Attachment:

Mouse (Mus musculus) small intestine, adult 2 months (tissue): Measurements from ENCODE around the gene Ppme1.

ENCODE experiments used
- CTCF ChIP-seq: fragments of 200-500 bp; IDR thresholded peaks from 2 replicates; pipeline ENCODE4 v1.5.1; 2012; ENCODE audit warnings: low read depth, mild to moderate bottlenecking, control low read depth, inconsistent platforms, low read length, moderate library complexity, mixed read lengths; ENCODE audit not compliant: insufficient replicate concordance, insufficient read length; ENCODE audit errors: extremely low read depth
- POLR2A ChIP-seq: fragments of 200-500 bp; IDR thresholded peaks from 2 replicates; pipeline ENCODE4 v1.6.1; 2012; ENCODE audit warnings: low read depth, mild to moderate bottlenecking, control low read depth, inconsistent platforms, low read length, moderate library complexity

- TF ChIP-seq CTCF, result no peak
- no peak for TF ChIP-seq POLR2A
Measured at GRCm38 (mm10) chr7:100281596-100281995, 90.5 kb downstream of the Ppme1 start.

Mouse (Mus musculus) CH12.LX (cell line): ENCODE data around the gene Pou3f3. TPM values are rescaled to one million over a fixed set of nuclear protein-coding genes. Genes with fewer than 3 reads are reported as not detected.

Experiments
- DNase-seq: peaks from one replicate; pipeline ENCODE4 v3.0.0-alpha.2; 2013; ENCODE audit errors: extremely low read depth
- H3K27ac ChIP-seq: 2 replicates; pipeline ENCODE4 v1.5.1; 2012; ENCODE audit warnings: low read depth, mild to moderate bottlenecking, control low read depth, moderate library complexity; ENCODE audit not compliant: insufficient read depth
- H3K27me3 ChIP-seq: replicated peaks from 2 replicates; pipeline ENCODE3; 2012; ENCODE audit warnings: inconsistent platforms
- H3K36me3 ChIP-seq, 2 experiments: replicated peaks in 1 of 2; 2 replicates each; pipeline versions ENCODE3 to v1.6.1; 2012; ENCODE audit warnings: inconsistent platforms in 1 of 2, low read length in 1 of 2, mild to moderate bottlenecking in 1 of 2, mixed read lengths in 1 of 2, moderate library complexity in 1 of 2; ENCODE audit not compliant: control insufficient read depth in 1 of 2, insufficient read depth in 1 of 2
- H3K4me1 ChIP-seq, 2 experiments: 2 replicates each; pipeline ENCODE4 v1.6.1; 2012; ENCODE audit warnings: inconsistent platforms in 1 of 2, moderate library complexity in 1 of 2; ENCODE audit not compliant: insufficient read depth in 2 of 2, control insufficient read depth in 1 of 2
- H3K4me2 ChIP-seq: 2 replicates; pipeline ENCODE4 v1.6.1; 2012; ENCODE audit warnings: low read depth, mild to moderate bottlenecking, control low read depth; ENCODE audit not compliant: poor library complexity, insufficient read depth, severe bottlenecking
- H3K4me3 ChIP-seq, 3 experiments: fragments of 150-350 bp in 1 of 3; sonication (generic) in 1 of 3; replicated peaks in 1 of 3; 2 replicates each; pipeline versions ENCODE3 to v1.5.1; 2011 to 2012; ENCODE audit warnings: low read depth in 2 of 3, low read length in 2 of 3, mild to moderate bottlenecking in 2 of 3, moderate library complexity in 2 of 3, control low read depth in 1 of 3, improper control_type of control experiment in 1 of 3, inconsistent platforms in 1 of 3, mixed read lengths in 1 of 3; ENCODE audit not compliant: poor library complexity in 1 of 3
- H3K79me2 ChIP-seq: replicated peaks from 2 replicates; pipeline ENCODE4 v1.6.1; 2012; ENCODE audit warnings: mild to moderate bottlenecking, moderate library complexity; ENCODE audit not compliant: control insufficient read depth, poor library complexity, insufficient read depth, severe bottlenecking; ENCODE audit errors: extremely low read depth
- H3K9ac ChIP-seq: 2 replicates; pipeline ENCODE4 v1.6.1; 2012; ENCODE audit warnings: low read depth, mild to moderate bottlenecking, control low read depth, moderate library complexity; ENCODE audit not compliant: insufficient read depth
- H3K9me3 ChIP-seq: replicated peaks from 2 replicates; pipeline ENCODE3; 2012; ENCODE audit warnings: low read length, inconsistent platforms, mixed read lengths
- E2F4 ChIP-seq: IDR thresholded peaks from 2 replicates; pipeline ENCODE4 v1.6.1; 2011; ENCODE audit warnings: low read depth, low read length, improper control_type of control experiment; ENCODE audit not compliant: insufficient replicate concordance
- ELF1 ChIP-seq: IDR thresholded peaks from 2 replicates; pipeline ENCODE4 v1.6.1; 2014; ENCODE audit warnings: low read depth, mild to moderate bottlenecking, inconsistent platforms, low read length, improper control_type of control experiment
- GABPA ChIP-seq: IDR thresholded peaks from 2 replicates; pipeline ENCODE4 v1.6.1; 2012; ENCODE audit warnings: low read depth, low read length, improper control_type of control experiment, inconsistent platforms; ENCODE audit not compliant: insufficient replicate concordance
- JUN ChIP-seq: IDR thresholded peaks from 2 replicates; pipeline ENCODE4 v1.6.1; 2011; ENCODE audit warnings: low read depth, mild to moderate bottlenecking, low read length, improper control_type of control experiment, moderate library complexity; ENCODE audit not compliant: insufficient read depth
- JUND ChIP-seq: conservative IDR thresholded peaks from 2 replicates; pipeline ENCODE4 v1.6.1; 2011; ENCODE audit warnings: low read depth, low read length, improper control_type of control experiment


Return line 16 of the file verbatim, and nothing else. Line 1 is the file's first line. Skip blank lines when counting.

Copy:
- H3K4me3 ChIP-seq, 3 experiments: fragments of 150-350 bp in 1 of 3; sonication (generic) in 1 of 3; replicated peaks in 1 of 3; 2 replicates each; pipeline versions ENCODE3 to v1.5.1; 2011 to 2012; ENCODE audit warnings: low read depth in 2 of 3, low read length in 2 of 3, mild to moderate bottlenecking in 2 of 3, moderate library complexity in 2 of 3, control low read depth in 1 of 3, improper control_type of control experiment in 1 of 3, inconsistent platforms in 1 of 3, mixed read lengths in 1 of 3; ENCODE audit not compliant: poor library complexity in 1 of 3